Daily recovery from work-related effort : investigating emotional labour strategies and work-related thoughts.
Type of content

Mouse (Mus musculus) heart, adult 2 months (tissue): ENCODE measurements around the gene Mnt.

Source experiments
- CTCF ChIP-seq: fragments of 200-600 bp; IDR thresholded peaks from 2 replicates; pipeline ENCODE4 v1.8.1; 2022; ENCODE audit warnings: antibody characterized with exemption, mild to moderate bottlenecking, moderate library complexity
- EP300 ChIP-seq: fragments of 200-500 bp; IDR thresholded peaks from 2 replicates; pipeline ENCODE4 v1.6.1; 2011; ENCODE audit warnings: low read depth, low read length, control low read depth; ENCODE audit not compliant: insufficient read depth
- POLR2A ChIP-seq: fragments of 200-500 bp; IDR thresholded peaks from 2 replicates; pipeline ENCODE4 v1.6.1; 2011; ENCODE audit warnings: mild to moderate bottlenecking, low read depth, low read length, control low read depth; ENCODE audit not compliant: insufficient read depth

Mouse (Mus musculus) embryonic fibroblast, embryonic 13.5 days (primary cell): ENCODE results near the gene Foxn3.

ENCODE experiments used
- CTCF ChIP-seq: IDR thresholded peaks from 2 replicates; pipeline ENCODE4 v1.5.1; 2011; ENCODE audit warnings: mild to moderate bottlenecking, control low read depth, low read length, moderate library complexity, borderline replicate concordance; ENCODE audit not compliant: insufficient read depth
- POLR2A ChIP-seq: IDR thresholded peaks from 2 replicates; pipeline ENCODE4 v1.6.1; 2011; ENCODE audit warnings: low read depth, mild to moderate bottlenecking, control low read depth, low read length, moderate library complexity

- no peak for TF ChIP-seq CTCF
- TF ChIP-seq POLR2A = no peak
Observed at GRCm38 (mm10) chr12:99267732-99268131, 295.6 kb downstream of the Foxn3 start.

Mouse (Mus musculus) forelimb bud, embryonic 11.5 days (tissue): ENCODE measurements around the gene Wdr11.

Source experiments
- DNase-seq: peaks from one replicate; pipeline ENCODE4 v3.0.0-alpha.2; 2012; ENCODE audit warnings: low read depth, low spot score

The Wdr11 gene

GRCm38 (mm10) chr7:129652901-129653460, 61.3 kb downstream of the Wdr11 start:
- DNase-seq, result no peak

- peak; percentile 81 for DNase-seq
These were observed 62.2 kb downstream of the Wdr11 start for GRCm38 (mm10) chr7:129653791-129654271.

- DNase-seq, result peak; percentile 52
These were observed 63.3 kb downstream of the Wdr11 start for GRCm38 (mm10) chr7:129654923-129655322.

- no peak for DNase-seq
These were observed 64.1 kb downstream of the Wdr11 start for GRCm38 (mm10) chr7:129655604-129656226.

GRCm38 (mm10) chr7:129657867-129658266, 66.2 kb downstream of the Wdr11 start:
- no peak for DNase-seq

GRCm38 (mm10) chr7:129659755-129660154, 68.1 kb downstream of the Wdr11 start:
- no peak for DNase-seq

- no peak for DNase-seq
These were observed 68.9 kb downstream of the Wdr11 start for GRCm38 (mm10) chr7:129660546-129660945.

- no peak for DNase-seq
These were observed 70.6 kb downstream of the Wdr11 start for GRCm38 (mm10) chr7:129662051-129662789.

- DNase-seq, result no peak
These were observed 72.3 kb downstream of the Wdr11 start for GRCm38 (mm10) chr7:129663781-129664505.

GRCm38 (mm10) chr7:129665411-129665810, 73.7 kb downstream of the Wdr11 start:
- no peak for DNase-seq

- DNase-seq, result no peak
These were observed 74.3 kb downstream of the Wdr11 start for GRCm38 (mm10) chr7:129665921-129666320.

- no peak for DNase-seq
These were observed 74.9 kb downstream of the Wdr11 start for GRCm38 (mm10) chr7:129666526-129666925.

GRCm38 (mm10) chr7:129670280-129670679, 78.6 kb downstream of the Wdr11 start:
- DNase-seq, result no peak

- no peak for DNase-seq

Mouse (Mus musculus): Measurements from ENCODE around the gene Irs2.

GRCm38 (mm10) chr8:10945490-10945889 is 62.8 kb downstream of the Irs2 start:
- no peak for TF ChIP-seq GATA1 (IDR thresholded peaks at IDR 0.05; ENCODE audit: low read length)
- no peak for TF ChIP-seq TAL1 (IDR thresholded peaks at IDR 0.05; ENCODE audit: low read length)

Strategies for emotion regulation at work (emotional labour) have been linked to negative employee health outcomes such a burnout. An important part of the work-stress-strain relationship is recovery during non-work time. The current study had two aims. One was to replicate recent findings that two different emotional labour strategies (surface acting and deep acting) differ in their relationship to need for recovery after work at the day-level. A daily diary design was used to measure participants’ emotional labour at work and recovery after work on five consecutive days. Neither surface acting nor deep acting during a work shift related to need for recovery after work. The other aim of the study was to compare psychological detachment, affective rumination, and positive work reflection’s role in the recovery process. Psychological detachment mediated the negative relationship between need for recovery and vigour, so that when participants felt a high need for recovery after work, they were less likely to detach from work issues during their leisure time and in turn less likely to experience vigour before bed. Affective rumination and positive work reflection did not predict variance in vigour, suggesting that the content of work-related thoughts matters less for after-work recovery than does experiencing a lack of work-related thoughts. Implications of these findings are described and suggestions for future research is made.